On 19 July 2013, India's Ministry of Environment and Forests (MoEF) announced a draft notification seeking amendment to the procedures laid down under the 2006 Environment Impact Assessment (EIA) regulation. If that goes through, the EIA reports under the notification will only be done by organisations which are accredited by the Quality Council of India (QCI) or National Accreditation Board for Education and Training (NABET).

While this may seem like a robust and progressive idea, it is quite far from that. The problems with the process are at two levels. The first is that there are serious lacunae in the manner in which the QCI process was itself designed and implemented. The second relates to the fact that there are several accredited agencies on the QCI list which have a history of preparing shoddy and incomplete EIA reports. These have been the basis of environment clearances for several hydropower projects which are today proving to be a death knell for rivers across India's waterscape.

Problems with Environment Impact Assessment

The preparation of an EIA report is a mandatory requirement for industrial and infrastructure activities which are listed in India's EIA notification, 2006. It is considered to be one of the most critical steps in the overall process of ascertaining environmental impacts of any external intervention on the ecosystem as well as on people's livelihoods. EIA reports continue to be the key analytical, scientific and technical documents on which decision making rests. The QCI accreditation process and the proposed amendment by the MoEF needs to be understood in this light.

The much talked about and well-critiqued initiative to accredit EIA consultants was initiated back in 2007 under the auspices of the Quality Council of India (QCI) and the Ministry of Environment and Forests (MoEF). The reason for this was that EIAs, which were formally introduced in India's environment regulatory regime back in 1994, were being carried out in a manner considered far from satisfactory. Growing civil society and community engagement with the EIA process revealed increased evidence of how dismal the quality of impact assessments were.

For example, the very first report of the QCI in 2007, titled Scheme for Accreditation of EIA Consultant Organizations, clearly stated that, "it is crucial that quality of EIAs being carried out are of a high order so that possible impacts on environment of such activities can be assessed and mitigative measures could be adopted. However, the present situation is far from satisfactory, since the EIAs being developed, more often than not, do not measure upto the required quality."

The question to ask now is whether an accreditation process with a checkered history and questionable future can do any service to environmental decision making in the country. Or will it just be an eyewash at the least and a reward at the most to the EIA consultants who are today linked with some of the most controversial dam projects in the country?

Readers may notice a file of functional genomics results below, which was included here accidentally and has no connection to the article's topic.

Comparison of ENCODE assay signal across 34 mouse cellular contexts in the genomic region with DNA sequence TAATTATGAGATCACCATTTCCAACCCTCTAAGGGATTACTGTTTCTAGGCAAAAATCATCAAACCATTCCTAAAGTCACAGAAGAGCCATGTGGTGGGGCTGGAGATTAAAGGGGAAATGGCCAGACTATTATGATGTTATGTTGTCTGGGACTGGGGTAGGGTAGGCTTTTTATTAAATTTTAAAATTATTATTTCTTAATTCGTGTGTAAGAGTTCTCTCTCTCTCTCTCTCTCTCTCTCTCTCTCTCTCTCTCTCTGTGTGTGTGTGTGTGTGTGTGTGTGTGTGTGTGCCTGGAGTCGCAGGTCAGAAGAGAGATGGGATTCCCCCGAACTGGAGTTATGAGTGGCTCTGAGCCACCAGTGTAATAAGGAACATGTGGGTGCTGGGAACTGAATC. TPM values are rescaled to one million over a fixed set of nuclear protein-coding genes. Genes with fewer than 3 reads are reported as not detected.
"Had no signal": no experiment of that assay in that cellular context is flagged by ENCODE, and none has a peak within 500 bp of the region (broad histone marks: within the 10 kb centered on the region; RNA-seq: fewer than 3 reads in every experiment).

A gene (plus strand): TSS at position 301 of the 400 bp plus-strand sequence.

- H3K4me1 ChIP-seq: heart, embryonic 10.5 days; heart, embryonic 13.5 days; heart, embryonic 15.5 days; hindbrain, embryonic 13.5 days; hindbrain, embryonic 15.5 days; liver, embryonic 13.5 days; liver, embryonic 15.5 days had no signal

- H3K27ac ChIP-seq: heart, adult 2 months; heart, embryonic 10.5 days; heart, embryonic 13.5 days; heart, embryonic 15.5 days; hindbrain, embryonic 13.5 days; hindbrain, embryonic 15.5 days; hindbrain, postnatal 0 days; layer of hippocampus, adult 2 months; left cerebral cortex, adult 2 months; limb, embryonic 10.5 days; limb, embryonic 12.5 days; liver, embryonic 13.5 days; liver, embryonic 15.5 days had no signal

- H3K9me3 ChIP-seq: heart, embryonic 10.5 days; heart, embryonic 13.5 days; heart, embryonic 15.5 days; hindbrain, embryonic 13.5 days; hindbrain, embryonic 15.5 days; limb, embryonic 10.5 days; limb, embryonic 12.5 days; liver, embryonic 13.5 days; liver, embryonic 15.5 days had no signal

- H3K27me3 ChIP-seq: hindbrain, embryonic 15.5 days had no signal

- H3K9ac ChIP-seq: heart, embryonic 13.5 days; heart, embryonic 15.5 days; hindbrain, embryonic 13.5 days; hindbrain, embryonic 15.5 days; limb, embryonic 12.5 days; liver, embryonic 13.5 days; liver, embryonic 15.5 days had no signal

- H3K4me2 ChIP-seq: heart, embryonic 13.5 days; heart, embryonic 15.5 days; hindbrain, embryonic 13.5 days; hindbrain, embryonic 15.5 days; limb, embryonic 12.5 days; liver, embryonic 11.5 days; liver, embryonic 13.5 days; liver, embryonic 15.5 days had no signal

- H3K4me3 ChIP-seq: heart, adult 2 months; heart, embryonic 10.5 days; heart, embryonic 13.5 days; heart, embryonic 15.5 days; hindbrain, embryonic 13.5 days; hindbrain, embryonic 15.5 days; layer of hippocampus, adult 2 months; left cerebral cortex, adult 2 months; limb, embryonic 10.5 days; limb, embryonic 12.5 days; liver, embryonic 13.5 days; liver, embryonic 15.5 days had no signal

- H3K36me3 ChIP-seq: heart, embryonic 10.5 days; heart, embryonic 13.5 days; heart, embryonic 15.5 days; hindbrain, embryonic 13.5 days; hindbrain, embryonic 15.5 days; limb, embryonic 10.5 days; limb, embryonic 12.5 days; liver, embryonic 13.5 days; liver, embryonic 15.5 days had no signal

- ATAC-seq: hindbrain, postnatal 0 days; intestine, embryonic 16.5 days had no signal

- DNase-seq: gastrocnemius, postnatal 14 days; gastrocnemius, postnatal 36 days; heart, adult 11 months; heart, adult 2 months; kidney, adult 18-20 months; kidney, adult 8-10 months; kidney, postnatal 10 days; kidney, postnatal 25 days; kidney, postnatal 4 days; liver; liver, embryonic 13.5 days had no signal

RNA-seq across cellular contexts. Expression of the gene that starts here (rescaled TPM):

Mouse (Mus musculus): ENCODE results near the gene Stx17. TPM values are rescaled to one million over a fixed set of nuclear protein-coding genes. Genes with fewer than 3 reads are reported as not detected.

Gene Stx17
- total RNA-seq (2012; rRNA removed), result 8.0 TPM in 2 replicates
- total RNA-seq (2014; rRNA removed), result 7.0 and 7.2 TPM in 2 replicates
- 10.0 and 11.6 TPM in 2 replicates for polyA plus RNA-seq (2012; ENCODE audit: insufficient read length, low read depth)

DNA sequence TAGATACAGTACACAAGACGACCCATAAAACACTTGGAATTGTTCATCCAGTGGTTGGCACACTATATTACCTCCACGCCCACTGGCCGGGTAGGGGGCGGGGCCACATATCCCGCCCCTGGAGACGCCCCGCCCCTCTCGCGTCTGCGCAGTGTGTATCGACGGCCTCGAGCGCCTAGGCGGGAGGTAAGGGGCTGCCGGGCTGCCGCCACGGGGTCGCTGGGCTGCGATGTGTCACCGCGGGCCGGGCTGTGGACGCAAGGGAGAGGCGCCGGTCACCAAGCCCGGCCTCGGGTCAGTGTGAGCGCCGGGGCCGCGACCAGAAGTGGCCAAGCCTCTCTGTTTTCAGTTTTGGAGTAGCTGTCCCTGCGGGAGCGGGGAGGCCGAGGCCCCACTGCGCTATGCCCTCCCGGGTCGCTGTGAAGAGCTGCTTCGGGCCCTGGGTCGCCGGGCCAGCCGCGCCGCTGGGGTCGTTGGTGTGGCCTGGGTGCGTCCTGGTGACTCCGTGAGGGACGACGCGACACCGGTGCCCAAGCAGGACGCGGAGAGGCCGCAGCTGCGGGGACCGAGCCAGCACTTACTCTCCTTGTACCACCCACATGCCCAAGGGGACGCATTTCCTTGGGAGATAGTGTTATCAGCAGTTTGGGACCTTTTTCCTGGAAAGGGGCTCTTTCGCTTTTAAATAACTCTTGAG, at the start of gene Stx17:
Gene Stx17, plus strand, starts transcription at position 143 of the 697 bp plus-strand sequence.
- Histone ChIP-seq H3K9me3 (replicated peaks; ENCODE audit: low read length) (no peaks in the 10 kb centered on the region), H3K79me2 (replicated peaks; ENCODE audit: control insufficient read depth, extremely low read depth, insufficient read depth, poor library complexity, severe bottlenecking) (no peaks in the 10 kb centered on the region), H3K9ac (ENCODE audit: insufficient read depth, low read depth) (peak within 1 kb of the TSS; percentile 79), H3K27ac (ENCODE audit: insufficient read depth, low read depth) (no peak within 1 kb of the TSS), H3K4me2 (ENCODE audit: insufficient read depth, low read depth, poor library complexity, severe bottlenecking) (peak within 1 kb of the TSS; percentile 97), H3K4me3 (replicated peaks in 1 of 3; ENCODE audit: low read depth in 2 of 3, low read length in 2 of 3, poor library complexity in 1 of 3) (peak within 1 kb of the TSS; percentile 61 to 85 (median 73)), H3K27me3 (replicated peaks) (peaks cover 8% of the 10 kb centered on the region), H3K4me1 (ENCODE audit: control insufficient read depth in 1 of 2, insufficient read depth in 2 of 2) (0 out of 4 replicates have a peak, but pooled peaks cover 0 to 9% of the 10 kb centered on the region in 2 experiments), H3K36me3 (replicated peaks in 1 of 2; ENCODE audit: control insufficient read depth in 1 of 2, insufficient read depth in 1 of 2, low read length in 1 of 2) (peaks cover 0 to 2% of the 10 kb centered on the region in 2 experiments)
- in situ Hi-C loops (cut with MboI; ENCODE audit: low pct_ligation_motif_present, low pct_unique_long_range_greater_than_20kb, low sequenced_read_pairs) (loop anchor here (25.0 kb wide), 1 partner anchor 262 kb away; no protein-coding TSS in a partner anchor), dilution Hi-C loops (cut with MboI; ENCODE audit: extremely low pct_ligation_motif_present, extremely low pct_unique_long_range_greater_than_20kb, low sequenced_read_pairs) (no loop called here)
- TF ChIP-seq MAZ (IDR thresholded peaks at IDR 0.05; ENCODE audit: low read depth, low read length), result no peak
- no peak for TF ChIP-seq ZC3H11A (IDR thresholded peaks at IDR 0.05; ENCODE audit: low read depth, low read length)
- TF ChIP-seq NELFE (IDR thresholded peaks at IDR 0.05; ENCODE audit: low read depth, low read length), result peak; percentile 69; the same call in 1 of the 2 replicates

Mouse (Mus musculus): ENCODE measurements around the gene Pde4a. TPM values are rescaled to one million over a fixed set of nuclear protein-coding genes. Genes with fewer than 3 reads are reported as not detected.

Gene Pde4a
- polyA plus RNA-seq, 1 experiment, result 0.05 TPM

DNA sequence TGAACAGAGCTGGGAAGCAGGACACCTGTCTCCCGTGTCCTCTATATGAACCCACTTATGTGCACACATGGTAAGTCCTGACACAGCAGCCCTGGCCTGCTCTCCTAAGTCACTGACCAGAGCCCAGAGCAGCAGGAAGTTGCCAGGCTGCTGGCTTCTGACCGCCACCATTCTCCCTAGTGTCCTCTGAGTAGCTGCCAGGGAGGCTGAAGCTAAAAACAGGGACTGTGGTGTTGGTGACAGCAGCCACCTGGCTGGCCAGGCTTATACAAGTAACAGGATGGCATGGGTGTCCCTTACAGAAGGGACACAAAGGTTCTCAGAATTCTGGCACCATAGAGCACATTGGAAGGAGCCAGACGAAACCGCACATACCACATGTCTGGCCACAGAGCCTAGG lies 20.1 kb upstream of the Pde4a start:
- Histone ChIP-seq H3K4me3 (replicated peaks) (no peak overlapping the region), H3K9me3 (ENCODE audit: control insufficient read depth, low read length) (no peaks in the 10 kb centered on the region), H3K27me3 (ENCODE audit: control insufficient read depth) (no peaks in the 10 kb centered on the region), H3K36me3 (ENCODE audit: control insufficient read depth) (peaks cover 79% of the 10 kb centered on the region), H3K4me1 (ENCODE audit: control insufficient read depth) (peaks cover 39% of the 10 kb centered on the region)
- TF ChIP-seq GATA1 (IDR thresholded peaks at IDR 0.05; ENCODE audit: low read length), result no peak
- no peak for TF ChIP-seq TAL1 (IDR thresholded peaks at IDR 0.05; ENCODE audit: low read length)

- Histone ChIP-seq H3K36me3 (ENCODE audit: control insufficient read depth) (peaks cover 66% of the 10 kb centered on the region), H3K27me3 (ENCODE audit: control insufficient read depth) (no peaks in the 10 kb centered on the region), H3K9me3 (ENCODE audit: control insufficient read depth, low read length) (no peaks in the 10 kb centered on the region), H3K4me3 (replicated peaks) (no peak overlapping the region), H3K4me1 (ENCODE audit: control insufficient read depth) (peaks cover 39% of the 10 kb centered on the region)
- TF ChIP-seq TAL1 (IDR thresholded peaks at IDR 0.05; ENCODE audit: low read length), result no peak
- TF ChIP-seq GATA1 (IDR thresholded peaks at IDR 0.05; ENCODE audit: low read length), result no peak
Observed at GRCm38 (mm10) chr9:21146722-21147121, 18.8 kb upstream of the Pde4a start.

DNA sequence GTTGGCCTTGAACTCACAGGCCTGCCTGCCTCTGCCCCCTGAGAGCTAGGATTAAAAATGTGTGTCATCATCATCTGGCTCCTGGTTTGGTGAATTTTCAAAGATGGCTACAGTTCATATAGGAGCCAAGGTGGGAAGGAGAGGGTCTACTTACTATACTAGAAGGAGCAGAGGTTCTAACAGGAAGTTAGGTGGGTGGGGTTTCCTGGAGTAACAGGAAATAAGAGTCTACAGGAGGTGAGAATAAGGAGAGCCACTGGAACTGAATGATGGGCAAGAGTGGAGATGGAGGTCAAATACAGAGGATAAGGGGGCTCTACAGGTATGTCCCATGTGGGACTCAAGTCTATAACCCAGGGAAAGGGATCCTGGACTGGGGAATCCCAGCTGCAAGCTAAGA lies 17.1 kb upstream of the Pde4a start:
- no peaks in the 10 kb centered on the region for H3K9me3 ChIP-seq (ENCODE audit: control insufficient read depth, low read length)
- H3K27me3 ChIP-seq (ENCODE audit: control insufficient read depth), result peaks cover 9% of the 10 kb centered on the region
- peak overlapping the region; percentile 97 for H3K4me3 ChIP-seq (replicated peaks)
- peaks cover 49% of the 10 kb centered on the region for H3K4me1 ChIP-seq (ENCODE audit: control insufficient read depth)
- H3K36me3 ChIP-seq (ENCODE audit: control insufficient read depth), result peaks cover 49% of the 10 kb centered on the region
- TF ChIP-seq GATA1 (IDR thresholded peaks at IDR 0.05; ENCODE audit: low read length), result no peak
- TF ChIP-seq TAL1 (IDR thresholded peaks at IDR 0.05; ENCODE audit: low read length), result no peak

Understanding the accreditation process

Significantly, the QCI is an accreditation body jointly set up by the Government of India and the Indian Industry represented by the three premier industry associations, Associated Chamber of Commerce and Industry of India (ASSOCHAM), Confederation of Indian Industry (CII) and Federation of Indian Chambers of Commerce and Industry (FICCI). NGOs and activists working on this issue had raised concerns from the very beginning that the process of accreditation is being driven by associations whose members are the ones who fund EIA reports and would prefer to underplay the impacts, so that clearances can be sought.

In fact, in a Right to Information application back in 2007, the MoEF had denied any participation in the formulation and design of this exercise, when minutes of meetings had revealed otherwise.

The accreditation process has since then moved from being recognised as a voluntary effort to a mandatory one today. Even as the MoEF seeks to formally bring the QCI process to bear upon the EIA notification, the question of how accreditation is done in the first place remains unaddressed.

The fact that the agency authorizing consultants, the QCI, is in fact backed by industry associations representing the interests of project developers remains a core concern. And that the project developers are the ones who would fund the EIAs is something that continues to haunt the intent behind the impact assessment exercise.

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The fact that the agency authorizing consultants, the QCI, is backed by industry associations representing the interests of project developers remains a core concern. And that the project developers are the ones who would fund the EIAs is something that continues to haunt the intent behind the impact assessment exercise. When questions are raised on quality, the project developer is likely to blame the consultant and the consultant might claim to be working at the behest of the funding partner.